When Mr Hancock was challenged over his department’s error that led to 16,000 cases being missed by Labour this morning, he claimed they were ‘continuing’ to search for contacts.

‘That information will be made available when in the normal way that has been completed,’ he said. ‘But you can’t know in advance how many contacts there are because you have to do interviews with the index cases first.’

When challenged over less than half the UK’s population receiving the vaccine, he said: ‘We await the data on the clinical trials and the vaccine (whether or not it is effective). We are putting in place logistical plans now.’

As he answered questions, the Health Secretary was told to show respect for local authorities by supporting public health teams to run test and trace systems. 

Labour’s Bill Esterson (Sefton Central) told the Commons: ‘Yesterday the Health Secretary told me ‘we have been putting that money into councils. What money is that? £7 million he announced, split between nine councils. That is against a £12 billion for Serco. That’s not putting that extra money into councils, is it?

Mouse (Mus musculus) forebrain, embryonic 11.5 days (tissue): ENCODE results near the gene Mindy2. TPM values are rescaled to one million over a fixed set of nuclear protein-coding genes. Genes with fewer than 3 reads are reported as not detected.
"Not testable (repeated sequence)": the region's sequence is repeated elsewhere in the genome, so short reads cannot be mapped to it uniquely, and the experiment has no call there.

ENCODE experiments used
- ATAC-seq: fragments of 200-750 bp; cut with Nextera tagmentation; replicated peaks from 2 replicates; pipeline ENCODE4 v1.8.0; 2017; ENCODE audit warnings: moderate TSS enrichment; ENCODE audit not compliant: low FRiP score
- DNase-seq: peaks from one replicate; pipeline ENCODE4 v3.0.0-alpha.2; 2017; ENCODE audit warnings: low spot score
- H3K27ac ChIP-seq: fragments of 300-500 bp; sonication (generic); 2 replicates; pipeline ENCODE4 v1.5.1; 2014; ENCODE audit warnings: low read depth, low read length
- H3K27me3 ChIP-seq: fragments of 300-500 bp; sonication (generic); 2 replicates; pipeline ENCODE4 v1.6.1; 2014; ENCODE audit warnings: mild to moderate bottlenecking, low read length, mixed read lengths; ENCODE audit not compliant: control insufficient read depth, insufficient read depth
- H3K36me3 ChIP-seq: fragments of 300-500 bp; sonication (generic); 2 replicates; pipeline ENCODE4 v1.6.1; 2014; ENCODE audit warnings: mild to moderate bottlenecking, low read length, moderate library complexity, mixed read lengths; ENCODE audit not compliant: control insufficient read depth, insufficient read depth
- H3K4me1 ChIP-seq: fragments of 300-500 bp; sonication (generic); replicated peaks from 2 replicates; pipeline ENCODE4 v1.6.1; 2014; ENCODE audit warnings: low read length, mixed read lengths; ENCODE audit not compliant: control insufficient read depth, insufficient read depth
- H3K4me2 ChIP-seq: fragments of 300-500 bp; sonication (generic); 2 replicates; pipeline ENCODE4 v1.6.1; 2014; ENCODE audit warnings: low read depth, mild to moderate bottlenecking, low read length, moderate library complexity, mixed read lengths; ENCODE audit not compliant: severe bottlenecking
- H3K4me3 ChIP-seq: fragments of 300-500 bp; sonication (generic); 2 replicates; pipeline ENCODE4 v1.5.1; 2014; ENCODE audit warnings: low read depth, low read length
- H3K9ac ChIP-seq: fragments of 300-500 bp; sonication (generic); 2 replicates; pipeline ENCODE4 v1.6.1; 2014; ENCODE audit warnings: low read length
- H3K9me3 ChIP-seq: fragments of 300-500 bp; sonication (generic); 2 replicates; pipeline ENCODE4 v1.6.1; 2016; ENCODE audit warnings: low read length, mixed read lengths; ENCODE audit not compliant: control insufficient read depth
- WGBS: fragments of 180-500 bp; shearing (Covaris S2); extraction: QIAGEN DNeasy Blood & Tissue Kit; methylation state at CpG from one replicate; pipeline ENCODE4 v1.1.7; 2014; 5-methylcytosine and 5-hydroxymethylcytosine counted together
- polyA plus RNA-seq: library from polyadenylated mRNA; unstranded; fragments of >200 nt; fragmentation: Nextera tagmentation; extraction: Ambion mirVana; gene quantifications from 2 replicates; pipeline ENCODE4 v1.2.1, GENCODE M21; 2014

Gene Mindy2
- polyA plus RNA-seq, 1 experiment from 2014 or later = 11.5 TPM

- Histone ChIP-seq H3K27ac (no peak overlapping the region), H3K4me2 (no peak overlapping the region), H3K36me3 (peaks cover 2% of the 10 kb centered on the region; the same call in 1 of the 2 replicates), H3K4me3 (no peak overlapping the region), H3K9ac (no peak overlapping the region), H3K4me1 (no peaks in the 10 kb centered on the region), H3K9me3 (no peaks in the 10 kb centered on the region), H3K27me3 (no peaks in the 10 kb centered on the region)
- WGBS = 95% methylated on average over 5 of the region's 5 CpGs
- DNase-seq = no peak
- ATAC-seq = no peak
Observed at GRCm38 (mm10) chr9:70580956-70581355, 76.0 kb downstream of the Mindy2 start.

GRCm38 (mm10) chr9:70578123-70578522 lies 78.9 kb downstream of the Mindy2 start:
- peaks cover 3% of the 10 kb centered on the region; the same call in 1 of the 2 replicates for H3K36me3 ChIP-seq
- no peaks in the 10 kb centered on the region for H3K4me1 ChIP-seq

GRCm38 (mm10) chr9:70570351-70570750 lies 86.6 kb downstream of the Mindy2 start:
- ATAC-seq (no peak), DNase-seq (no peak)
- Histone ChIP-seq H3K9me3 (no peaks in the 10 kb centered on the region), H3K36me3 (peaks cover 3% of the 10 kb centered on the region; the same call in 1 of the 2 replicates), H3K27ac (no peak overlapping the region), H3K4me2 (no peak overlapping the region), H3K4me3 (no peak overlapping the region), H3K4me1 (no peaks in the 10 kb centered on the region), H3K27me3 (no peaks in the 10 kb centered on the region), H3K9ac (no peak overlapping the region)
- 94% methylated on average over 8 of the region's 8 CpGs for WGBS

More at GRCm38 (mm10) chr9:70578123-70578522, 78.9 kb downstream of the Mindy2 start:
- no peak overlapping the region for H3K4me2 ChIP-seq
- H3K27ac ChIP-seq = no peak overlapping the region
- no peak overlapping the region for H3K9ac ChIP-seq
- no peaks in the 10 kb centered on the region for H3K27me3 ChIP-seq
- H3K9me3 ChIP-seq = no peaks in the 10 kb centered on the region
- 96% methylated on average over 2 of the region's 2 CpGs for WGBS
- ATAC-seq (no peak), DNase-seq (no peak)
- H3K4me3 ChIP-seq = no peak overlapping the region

‘So can I ask him to show respect for members of this House, and more importantly for our constituents, and answer the question: when is he going to stop relying on the outsourcing giants and support local public health teams with the funds they need – because that is how he and this country is going to fix Test, Trace and Isolate.’

Mr Hancock replied: ‘We have an open dialogue with councils and with local mayors about what needs to be done. But I would just urge him, that on behalf of all of his constituents in Sefton, that I think it is better to support the whole effort to control this virus, not just part of it.’

Mr Hancock was also challenged by former Health Secretary and Conservative party leadership contender Jeremy Hunt. who asked whether any action was being taken to assist patients suffering from long Covid.